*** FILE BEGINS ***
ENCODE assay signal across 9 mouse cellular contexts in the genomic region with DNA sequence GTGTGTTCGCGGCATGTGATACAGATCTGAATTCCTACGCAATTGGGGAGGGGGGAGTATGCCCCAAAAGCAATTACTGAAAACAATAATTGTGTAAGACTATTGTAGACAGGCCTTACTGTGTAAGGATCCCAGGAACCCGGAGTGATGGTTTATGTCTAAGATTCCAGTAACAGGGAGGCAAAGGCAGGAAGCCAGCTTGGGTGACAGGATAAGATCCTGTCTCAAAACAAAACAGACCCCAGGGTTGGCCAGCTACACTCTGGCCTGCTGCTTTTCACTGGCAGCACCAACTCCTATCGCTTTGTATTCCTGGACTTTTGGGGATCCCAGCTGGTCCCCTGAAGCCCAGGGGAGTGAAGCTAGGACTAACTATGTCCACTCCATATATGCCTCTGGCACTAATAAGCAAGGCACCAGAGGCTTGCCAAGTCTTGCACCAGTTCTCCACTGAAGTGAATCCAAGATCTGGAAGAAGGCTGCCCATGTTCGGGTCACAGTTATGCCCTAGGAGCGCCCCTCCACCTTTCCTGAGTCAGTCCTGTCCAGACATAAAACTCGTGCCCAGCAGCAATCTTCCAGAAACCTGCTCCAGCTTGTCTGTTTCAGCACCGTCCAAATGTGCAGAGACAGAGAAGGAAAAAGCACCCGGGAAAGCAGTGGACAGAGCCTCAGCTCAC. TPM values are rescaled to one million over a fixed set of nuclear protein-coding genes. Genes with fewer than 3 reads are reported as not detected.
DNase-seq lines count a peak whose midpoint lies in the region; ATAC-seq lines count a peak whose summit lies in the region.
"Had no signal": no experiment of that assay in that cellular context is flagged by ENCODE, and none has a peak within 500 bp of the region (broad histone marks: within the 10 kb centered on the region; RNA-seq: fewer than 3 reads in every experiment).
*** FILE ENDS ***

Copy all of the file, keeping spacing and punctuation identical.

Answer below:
ENCODE assay signal across 9 mouse cellular contexts in the genomic region with DNA sequence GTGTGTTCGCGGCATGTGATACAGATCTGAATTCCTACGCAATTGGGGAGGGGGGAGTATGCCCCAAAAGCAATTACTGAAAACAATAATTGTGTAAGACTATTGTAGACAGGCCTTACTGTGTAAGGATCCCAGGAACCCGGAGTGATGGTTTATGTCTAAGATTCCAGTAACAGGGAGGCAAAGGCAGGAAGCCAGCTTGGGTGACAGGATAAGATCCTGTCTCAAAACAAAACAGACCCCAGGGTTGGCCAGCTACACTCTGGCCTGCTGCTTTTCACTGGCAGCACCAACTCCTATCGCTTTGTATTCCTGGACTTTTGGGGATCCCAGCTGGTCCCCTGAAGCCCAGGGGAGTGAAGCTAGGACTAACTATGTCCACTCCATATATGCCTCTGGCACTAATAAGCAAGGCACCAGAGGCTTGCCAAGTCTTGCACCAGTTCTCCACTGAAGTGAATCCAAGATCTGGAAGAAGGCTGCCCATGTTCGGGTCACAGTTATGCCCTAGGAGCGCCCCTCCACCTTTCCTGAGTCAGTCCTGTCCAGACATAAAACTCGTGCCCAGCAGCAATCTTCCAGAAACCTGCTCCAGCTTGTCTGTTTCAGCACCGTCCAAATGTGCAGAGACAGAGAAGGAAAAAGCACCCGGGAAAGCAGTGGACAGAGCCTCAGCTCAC. TPM values are rescaled to one million over a fixed set of nuclear protein-coding genes. Genes with fewer than 3 reads are reported as not detected.
DNase-seq lines count a peak whose midpoint lies in the region; ATAC-seq lines count a peak whose summit lies in the region.
"Had no signal": no experiment of that assay in that cellular context is flagged by ENCODE, and none has a peak within 500 bp of the region (broad histone marks: within the 10 kb centered on the region; RNA-seq: fewer than 3 reads in every experiment).